A late Easter this year is expected to net retailers a record payday according to the National Retail Federation. The retail trade group expects consumers to dole out $18.4 billion in connection with the Easter holiday on April 16.
Spending is expected to be 6% more than last year, setting another record for the Spring holiday. NRF expects the average consumer will spend $152 per person, up 4% from the $146 they spend a year ago.
“Most consumers have almost an entire extra month to shop for Easter this year, and by the time the holiday comes the weather should be significantly warmer than last Easter,” NRF President and CEO Matthew Shay said. “That should put shoppers in the frame of mind to splurge on spring apparel along with Easter decorations. With the economy improving, consumers are ready to shop and retailers are ready to offer great deals whether they’re buying Easter baskets or garden tools.”
The biggest expenditure will be on food as 87% of consumers surveyed said they will splurge on an Easter meal. Food spending is expected to top $5.8 billion. Apparel retailers are also expected to be big winners with 50% of consumers buying new clothes for a total expected spend of $3.3 billion, up 9% from a year ago and the highest level in a decade.
More than half (61%) of consumers said they will buy Easter gifts ranging from stuffed rabbits to festive baskets and live bunnies. Gift spending is expected to reach $2.9 billion this year. Candy is another big purchase for shoppers at Easter with 89% of consumers planning to spend a total $2.6 billion on sugary confections.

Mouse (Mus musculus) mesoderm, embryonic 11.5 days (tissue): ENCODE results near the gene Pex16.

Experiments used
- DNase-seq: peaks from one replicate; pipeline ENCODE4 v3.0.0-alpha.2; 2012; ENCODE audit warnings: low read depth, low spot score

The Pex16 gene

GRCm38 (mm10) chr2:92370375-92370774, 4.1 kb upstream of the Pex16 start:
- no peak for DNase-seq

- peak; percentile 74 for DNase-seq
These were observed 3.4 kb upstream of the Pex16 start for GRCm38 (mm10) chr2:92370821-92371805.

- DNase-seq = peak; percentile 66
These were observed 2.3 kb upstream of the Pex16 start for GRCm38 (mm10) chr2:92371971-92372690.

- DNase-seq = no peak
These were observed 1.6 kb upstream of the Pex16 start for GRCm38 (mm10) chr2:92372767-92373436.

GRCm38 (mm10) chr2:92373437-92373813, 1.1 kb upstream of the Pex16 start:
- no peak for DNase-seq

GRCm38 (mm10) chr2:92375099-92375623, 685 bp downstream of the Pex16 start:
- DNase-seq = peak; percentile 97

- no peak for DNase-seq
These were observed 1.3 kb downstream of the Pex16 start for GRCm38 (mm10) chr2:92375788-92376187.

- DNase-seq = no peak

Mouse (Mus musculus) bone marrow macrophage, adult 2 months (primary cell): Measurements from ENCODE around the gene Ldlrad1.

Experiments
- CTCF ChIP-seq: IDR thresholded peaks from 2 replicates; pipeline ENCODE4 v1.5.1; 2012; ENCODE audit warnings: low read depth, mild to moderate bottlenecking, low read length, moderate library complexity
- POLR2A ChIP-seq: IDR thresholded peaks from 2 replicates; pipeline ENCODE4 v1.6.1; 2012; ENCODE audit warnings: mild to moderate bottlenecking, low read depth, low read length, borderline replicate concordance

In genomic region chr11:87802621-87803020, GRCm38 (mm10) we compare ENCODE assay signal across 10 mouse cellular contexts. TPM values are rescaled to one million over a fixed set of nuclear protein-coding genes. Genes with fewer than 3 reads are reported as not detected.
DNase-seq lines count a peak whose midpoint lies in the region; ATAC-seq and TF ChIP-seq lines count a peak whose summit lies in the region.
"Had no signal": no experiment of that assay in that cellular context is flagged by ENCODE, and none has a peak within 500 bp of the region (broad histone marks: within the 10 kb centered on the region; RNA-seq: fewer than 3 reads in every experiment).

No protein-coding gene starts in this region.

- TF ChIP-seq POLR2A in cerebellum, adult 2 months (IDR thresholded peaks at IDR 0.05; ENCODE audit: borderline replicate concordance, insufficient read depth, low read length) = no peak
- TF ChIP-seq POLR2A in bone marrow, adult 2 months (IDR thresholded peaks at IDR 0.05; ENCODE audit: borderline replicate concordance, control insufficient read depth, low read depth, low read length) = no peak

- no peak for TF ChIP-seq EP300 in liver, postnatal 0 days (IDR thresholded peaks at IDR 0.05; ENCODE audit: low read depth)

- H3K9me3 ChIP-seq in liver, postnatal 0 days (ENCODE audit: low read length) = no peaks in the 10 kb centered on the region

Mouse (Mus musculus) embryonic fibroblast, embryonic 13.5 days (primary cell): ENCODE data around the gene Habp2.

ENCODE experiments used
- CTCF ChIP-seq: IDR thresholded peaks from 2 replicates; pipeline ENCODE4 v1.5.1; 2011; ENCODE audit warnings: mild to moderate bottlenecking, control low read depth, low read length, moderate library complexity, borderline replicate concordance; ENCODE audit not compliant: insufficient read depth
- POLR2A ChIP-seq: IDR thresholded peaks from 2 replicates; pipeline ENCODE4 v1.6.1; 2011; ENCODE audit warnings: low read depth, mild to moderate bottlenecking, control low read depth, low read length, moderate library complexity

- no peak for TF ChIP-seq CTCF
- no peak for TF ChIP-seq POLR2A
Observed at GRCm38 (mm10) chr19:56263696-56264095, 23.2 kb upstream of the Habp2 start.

Other large expenditures for consumers this Easter include $1.2 billion spent on flowers and $1.1 billion on holiday decorations by 43% of consumers surveyed.
Consumers were asked where and how they plan to do their Easter shopping this year and 58% said they will head to discount stores such as Walmart, or off-price clothiers like TJ Maxx and Ross Stores. Department stores are also expected to see a fair number of shoppers with 46% saying they will shop traditional department store chains like J.C. Penney, Dillard’s and Belk.
About one in four shoppers plans to spend part of the holiday budget with local small businesses and 27% plan to shop online, compared to 21% a year ago.
“Easter continues to be a traditional holiday for consumers of all ages, especially young families who are planning to spend a bit more for this celebration,” Prosper Principal Analyst Pam Goodfellow said. “With the later timing of Easter, we will see more consumers shopping for special deals, especially on apparel and decorations.”